The words of Ukraine’s national anthem offer the world valuable insight into the lengths Ukrainians will go to defend their country:
We’ll not spare either our souls or bodies to get freedom…
In the past month, those words have been put to the test like never before. As Russia’s brutal onslaught continues, the patriotism of the Ukrainian people has not waned one bit; it has only surged. Their anthem is tearfully sung throughout this nightmare, in bomb shelters, hospitals, subways.
No place is excluded from the defiant displays of Ukrainian patriotism. Beyond the omnipresent displays of Ukrainian flags, billboards and banners, lately many citizens are getting tattoos of the flag and trident.
Patriotism in Ukraine is flourishing, led by an unlikely leader who is wildly popular. That patriotic zeal — the Ukrainian people’s secret weapon — is Putin’s biggest obstacle.
It makes one wonder: in present day America, at such a deeply polarized time, are we still capable of coming together with such patriotic fervor? Could we rally around the leadership of a politician — regardless of party affiliation — with love and admiration anything like what Ukrainians are expressing toward President Volodymyr Zelensky?
What is the state of American patriotism in 2022?
The data is not encouraging. American patriotism is indeed waning, particularly among younger Americans. According to the polls, there’s a patriotism gap among the generations, with about 50% of Gen Z and Millennial respondents self-identifying as patriotic compared to over 80% of Baby Boomers. Gallup reports of a “steady decline” of Americans who say they are “extremely proud” of America — the lowest level in 20 years. Among Americans 18-24, 35% stated that they were “slightly or not at all proud to be American.”
There is a legitimate debate on what it means to be patriotic. One can obviously love America and not be decked out in red, white and blue apparel or wear flag pins all the time. But the polling does reveal trends among younger people that raise serious questions about what it means when a nation becomes less patriotic, particularly for future generations.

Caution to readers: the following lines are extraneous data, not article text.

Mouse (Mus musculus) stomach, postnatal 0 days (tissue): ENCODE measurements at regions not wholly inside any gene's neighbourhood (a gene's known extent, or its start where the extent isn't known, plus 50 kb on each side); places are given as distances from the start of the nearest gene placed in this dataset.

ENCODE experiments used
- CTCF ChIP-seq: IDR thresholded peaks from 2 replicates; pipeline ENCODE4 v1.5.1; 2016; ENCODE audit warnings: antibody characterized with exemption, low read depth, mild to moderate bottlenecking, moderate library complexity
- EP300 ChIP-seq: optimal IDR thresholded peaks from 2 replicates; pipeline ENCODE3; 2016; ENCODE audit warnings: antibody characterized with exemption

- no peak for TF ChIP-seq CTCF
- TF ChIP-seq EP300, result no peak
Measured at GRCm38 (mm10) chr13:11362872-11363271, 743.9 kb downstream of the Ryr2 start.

It’s a long way from the formative years of Baby Boomers. We had patriotism drilled into our heads from an early age. We started each elementary school day reciting the Pledge of Allegiance (hand over heart, of course). We attended 4th of July parades and learned the words to all the major patriotic songs. We cheered on the U.S. space program as if it were a family accomplishment; we even collected trading cards with the images of the astronauts, the epitome of post-war American heroes. When Apollo 11 landed on the moon, it was the ultimate moment of patriotic pride — irrefutable proof that America was the best place on earth.
Today, I feel like an old-fashioned patriot. I unapologetically display the American flag on a flagpole at my house; I have a flag sticker on my laptop. I can still get sentimental hearing patriotic songs and I’ve never stopped getting inspired by the site of the national monuments in Washington DC. I’m well aware of the country’s flaws, but still believe that America is usually the good guy. I reject any suggestion that America is no better than Russia — an assertion I find to be outrageously cynical and inaccurate.
I fear I am a dying breed, or at least a fading one. I openly embrace my patriotism, and if that puts me out of sync with others who view my sentiment as uncool or anachronistic — especially to younger generations — so be it. I’m getting used to that feeling.
A few years ago, I witnessed a remarkable patriotic scene while in Israel, where patriotism is often on full display. I was with a tour group on the streets of Tel Aviv. As we stood outside Independence Hall — the building where the modern State of Israel was born — a few members of our group started singing Hatikvah, the national anthem. In no time, a large number of strangers from the street came over and joined in. It was a spontaneous and joyous display of national pride and patriotism. As I sang and looked around I was struck by how this scene would never take place in America.
That pride is Israel’s secret weapon, just as the patriotism of Ukrainians is that country’s secret weapon. There’s a lot we can learn from them.
I don’t know how much patriotism America has left in the tank — whether the trend lines will continue or change. But I do believe that at some point we will be tested, perhaps as existentially as Ukraine and Israel are. At that point, our ability to rally around the flag with patriotic unity will be either our greatest strength or our undoing.